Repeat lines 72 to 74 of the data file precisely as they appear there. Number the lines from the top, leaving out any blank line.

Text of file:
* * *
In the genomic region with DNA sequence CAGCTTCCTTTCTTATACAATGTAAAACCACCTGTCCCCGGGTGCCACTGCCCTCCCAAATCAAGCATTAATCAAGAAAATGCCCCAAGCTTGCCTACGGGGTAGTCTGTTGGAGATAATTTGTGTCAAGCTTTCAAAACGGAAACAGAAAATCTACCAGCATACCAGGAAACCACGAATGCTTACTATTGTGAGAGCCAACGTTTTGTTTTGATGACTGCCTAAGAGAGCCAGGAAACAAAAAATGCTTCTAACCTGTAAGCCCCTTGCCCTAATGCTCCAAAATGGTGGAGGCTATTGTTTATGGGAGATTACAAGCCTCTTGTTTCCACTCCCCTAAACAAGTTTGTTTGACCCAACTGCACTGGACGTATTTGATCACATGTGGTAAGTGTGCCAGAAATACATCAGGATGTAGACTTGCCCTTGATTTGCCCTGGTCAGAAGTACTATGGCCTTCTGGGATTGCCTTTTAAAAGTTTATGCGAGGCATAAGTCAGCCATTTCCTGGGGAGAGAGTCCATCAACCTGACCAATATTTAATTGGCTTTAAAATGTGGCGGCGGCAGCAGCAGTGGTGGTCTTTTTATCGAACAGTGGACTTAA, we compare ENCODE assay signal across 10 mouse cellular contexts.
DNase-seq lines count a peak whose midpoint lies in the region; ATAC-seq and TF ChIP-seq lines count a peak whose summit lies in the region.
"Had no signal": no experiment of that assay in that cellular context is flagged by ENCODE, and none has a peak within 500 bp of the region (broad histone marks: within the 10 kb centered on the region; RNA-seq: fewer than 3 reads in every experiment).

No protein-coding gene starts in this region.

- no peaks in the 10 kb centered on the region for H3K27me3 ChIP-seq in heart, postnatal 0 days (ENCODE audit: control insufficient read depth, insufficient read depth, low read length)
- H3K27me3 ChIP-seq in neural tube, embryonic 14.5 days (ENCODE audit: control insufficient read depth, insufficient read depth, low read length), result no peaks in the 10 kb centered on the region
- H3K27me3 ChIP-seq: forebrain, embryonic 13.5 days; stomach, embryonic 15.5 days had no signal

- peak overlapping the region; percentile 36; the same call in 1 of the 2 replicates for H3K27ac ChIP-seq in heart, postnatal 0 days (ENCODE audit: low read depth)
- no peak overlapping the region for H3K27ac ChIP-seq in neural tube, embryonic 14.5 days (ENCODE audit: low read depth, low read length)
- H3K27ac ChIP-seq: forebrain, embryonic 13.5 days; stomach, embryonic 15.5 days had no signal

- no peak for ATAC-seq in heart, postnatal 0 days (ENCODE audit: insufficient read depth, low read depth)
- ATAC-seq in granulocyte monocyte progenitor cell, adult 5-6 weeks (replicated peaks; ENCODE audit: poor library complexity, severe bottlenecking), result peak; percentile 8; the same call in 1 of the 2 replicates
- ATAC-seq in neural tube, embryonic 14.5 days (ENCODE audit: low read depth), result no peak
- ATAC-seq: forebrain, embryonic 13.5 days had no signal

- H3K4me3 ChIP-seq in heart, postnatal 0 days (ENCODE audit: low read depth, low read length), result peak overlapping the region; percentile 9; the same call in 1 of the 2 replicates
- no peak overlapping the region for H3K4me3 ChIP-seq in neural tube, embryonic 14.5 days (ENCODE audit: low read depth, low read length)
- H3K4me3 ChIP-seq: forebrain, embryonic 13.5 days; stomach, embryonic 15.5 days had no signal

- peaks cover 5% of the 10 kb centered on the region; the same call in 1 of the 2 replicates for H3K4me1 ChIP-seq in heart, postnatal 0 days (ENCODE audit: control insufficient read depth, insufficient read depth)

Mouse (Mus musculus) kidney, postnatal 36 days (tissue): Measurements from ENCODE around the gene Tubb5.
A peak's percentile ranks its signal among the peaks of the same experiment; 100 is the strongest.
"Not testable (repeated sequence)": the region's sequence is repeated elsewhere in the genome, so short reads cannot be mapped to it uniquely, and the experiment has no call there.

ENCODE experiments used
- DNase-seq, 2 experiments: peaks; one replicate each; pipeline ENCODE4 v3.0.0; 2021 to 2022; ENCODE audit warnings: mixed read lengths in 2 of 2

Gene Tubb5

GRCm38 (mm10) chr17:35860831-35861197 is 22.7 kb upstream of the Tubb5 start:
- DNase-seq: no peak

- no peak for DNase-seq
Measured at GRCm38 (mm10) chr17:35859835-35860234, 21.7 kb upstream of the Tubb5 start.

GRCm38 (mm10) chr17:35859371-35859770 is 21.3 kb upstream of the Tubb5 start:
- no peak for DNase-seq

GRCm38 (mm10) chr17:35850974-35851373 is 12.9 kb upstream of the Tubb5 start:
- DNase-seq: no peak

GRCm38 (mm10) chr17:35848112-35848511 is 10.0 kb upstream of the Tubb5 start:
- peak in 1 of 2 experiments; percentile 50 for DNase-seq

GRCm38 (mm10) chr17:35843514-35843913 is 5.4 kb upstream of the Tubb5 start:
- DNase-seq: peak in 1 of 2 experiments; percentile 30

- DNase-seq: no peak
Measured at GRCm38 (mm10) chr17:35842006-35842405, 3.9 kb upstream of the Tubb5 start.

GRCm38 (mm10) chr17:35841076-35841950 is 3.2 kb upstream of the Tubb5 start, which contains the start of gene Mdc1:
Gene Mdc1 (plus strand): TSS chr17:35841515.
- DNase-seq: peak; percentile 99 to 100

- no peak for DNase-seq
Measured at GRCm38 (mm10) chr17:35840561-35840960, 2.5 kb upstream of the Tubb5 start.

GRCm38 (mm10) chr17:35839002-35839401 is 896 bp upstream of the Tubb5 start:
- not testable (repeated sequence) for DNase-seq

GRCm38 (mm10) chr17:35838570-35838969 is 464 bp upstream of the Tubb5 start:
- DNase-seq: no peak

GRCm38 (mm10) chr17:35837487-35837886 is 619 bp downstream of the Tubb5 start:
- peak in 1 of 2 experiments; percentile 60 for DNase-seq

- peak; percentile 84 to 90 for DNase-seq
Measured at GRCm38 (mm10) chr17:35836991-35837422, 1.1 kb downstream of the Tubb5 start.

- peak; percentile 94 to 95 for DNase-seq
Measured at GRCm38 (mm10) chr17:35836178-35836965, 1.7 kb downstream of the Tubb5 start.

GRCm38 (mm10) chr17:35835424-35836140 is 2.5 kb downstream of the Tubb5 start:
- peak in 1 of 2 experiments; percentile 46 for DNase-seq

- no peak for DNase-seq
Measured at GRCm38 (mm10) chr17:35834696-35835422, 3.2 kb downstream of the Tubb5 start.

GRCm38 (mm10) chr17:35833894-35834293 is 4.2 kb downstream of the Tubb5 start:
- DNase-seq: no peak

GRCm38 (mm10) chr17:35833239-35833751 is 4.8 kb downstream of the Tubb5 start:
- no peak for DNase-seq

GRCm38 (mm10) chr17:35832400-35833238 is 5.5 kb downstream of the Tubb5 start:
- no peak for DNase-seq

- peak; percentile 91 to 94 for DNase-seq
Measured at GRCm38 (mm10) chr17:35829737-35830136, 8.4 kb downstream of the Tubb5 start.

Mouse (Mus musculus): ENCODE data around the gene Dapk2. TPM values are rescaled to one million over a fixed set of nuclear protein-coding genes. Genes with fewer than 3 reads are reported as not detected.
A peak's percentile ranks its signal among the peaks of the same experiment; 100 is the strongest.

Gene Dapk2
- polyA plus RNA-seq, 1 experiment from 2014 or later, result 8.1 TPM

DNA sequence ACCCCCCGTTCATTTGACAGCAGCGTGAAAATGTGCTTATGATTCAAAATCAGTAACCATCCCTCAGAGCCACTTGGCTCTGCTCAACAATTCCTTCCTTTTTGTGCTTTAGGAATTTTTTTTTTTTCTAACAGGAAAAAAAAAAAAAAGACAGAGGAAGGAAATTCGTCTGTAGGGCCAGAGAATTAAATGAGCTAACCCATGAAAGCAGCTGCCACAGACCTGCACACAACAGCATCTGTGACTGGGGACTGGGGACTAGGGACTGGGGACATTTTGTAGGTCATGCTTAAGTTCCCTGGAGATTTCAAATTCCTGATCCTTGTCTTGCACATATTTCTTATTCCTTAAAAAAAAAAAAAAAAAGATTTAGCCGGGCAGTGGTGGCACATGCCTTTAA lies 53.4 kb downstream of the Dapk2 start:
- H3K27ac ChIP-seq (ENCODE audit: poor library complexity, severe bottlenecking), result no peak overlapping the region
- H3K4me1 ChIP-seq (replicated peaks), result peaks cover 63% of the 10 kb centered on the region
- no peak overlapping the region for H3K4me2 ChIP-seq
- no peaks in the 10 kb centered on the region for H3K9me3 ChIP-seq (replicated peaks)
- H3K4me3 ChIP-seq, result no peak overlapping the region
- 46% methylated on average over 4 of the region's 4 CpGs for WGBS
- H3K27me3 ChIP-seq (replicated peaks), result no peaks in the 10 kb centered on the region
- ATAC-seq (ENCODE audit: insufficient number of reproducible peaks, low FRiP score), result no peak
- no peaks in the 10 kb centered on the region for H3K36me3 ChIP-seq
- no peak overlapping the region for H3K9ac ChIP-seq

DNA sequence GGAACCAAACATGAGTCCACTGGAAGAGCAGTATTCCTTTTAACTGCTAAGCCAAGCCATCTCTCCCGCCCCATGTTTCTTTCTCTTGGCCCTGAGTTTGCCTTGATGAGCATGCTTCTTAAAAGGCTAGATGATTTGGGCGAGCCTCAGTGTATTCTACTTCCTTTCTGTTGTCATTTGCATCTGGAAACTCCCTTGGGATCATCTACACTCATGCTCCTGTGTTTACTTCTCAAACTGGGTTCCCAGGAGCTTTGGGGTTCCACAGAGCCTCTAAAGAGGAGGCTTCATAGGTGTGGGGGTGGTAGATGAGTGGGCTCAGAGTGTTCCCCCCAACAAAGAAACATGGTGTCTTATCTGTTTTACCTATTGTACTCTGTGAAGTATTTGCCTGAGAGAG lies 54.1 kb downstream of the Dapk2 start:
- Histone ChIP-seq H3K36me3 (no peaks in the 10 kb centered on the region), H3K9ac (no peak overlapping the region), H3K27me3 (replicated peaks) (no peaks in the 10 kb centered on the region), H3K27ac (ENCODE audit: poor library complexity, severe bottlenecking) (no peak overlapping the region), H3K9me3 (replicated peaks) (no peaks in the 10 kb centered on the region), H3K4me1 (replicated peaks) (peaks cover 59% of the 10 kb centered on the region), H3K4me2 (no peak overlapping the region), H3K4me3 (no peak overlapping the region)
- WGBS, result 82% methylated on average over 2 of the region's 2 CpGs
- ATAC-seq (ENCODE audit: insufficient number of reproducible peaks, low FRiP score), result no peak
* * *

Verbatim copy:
- H3K4me1 ChIP-seq (replicated peaks), result peaks cover 63% of the 10 kb centered on the region
- no peak overlapping the region for H3K4me2 ChIP-seq
- no peaks in the 10 kb centered on the region for H3K9me3 ChIP-seq (replicated peaks)